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Natural History Art, Mammals, Audubon, Quadrupeds of North America, Porcupine, Antique Print, Mid 19th Century


John James Audubon (1785-1851)
John Woodhouse Audubon (1812-1862) (after)
J.T. Bowen (lithographer)
Hystrix Dorsata, Linn., Canada Porcupine
Plate XXXVI, No. 8
from The Viviparous Quadrupeds of North America
J.J. Audubon and V.G. Audubon, New York: 1845-54
Hand-colored lithograph
24.5 x 19 inches image
27 x 21.5 inches overall

Natural history print of the Canada porcupine climbing a tree from the imperial folio edition of John James Audubon’s last work, The Viviparous Quadrupeds of North America. This comprehensive color-plate set on American mammals followed on the success of his monumental and influential The Birds of America. In the lithograph, a porcupine, drawn at 4/5 actual size, perches on a tree limb with one paw reaching for the next branch. It is posed to show its fur and quills, clawed feet and typical rodent teeth. The branches and the animal are silhouetted against the page with no other background indicated.

Product description continues below.


By the time Audubon began work on The Quadrupeds, he had been joined in his publishing business by his sons, John Woodhouse Audubon and Victor Gifford Audubon. He also collaborated closely on the work with Reverend John Bachman, a recognized authority on quadrupeds in the United States as well as his sons’ father-in-law. As the elder Audubon’s physical and cognitive health faded about halfway through the project, John Woodhouse took over the drawing of the remainder the plates, while Victor managed the financial aspects of the publishing business. The Audubons published 150 prints of mammals in 30 parts over a five-year period for about 300 subscribers — the largest successful colorplate book project to have been produced in America. A smaller octavo edition was also subsequently published.

John James Audubon, the most renowned American bird artist and ornithologist, was born in Haiti, in 1785. When French control of Haiti ended in 1803, he was sent to his father’s farm near Philadelphia. He married and moved to Kentucky five years later. A self-taught artist, Audubon developed his own methods of mounting birds so he could draw them in lifelike positions. He also expanded on showing the birds in the natural habitat, following the lead of Mark Catesby (1682- 1749), an English naturalist responsible for the first published illustrated account of the flora and fauna of North America. Audubon conceived of the project to document the birds of America in 1810, but financial setbacks prevented him from seriously embarking upon it until 1820. He and his family relocated to Louisiana, and from there he explored vast regions of the United States along the East Coast and through parts of the Midwest, drawing the various species of birds in their natural habitats.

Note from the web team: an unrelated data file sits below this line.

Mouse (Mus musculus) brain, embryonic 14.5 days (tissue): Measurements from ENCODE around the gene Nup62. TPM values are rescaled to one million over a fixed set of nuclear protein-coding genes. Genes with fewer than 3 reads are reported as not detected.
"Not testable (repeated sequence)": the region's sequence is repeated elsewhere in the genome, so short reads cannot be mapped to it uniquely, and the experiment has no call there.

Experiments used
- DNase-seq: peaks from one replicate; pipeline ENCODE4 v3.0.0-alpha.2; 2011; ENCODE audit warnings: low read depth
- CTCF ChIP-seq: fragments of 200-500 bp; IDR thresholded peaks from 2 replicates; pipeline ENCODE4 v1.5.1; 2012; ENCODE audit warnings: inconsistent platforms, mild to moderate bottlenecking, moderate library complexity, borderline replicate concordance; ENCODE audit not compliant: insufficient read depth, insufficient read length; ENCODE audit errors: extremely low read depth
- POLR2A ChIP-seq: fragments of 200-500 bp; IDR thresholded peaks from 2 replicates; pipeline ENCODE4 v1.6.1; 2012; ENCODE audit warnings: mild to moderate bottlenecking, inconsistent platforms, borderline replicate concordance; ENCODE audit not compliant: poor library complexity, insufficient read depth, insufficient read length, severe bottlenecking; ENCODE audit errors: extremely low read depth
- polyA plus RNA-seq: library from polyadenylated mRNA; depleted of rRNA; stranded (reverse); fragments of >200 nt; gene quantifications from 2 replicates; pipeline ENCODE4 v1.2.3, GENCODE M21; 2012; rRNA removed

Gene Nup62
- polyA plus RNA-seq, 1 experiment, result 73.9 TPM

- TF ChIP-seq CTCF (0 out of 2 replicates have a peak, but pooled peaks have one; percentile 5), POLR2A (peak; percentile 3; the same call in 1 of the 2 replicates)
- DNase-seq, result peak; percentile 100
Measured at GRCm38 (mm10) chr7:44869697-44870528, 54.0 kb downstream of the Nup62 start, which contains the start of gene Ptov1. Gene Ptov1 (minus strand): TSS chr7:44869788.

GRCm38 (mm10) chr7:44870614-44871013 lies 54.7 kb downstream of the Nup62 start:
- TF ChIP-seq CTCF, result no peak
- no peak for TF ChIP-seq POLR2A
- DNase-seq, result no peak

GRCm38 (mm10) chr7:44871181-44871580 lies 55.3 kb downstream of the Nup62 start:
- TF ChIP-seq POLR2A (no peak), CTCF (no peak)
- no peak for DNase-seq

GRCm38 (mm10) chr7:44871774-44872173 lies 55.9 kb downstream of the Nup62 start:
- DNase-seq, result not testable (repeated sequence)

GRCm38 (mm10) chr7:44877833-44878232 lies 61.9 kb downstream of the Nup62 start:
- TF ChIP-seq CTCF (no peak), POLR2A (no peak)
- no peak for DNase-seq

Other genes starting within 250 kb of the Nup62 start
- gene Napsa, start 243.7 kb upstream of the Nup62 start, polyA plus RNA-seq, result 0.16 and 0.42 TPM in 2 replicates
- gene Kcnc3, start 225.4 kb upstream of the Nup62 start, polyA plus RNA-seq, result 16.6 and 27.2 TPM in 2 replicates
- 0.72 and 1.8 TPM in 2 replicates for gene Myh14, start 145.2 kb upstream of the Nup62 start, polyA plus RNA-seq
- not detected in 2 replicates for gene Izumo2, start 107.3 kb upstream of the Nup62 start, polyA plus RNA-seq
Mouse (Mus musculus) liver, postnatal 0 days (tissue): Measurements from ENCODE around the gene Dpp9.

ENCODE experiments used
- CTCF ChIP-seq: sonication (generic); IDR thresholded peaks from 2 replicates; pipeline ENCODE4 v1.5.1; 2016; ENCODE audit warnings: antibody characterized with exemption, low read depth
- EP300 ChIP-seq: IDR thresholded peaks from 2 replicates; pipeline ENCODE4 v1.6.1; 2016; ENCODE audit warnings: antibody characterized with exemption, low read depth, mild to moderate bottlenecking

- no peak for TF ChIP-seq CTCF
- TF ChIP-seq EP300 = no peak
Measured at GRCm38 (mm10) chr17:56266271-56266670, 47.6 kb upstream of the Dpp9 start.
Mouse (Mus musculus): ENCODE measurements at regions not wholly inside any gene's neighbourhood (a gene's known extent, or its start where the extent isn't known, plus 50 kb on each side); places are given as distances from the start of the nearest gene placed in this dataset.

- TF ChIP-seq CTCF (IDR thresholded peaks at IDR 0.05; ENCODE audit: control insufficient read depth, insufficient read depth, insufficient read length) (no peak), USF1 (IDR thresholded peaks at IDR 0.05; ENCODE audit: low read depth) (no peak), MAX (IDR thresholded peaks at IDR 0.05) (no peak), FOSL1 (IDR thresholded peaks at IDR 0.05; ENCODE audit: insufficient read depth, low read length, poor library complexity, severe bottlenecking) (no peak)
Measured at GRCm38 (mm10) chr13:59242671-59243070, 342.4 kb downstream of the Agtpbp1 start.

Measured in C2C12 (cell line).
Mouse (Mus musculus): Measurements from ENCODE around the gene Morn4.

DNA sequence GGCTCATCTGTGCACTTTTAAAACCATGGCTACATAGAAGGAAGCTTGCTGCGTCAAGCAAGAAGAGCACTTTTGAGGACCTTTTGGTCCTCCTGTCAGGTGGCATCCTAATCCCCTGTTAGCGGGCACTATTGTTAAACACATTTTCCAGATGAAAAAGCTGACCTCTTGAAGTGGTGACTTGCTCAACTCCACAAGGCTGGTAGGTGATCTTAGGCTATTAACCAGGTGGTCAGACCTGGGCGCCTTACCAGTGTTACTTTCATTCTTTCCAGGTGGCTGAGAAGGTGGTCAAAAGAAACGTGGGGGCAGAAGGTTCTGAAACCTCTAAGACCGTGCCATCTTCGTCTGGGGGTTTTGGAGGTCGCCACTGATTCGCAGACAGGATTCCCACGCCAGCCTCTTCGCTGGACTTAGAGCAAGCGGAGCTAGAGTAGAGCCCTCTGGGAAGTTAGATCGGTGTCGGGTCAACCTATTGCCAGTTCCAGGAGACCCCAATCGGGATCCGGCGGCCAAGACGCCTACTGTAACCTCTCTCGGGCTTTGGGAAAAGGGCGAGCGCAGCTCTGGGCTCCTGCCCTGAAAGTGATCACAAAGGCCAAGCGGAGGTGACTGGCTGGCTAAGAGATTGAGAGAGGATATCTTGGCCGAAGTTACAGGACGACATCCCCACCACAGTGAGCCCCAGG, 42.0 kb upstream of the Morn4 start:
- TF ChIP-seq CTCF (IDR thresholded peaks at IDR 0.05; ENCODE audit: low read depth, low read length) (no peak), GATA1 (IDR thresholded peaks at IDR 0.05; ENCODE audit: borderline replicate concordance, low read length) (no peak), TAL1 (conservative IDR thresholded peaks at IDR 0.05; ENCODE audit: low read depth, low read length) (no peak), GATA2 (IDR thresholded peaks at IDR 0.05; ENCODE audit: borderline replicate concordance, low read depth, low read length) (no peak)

In 1826, Audubon traveled to England with his portfolio of ornithological works to seek support for its publication, and was warmly received by influential members of the scientific community, who helped him make the necessary connections. Audubon’s original drawings and watercolors were engraved and published as The Birds of America, principally in London, by Robert Havell, Jr., in an unprecedented “double elephant folio” size. Approximately 200 sets were issued in parts of five prints each, from 1827 to 1838, and then often bound as a set of books. This exceedingly rare work is now considered the greatest natural history color-plate book ever made in terms of its historical and scientific importance and accuracy, the artistry of the compositions, and the quality and size of the prints.

John Woodhouse Audubon was the second son of artist and naturalist John James Audubon. By 1833 he was accompanying his father on expeditions, drawing and collecting specimens, and went on collecting missions of his own to gather both birds and mammals. By the mid 1830s, both Audubon sons were involved in the family’s publishing business. John Woodhouse oversaw the production of the octavo version of The Birds of America, including changes in composition in the reduction of 500 plates to the smaller size. He also painted about half of the illustrations for The Viviparous Quadrupeds of North America and supervised the printing of all the plates for it. After his father’s death, he published a second octavo edition of The Birds of America (1856). In addition, he began an American folio size lithograph (so called Bien) edition of Audubon’s birds, but it was left incomplete due to the intervening American Civil War.  John Woodhouse Audubon exhibited portraits and animal paintings in New York throughout the 1840s and 1850s at the Apollo Association, American Art-Union, and National Academy of Design.

Full publication information: Hystrix Dorsata, Linn. Canada Porcupine. 4/5 Natural Size. Drawn from Nature by J.J. Audubon. F.R.S.F.L.S. Lith. Printed & Col’d by J.T. Bowen, Philad’a. 1844. No. 8. Plate XXXVI.

Condition: Generally very good, recently professionally cleaned and deacidified with only minor remaining toning, wear, handling. Disbinding marks far left edge, as issued.


“John Woodhouse Audubon.” National Gallery of Art. 2018. (3 April 2019).

Nissen, Claus. Die Zoologische Buchillustration: ihre Bibliographie und Geschichte. Stuttgart: 1969-78. 162.

Sabin, Joseph, Wilberforce Eames and R.W.G. Vail. Dictionary of Books Relating to America: From Its Discovery to the Present Time, Volumes I and II. 1868. Reprint ed. Mansfield Center, CT: Martino Publishing, 1998. 2367.

Wood, Casey A. (ed.) An Introduction to the Literature of Vertebrate Zoology Based Chiefly on the Titles in the Blacker Library of Zoology, the Emma Shearer Wood Library of Ornithology, the Bibliotheca Osleriana, and Other Libraries of McGill University, Montreal. London: Humphry Milford, Oxford University Press, 1931. p. 208.

Additional information


19th Century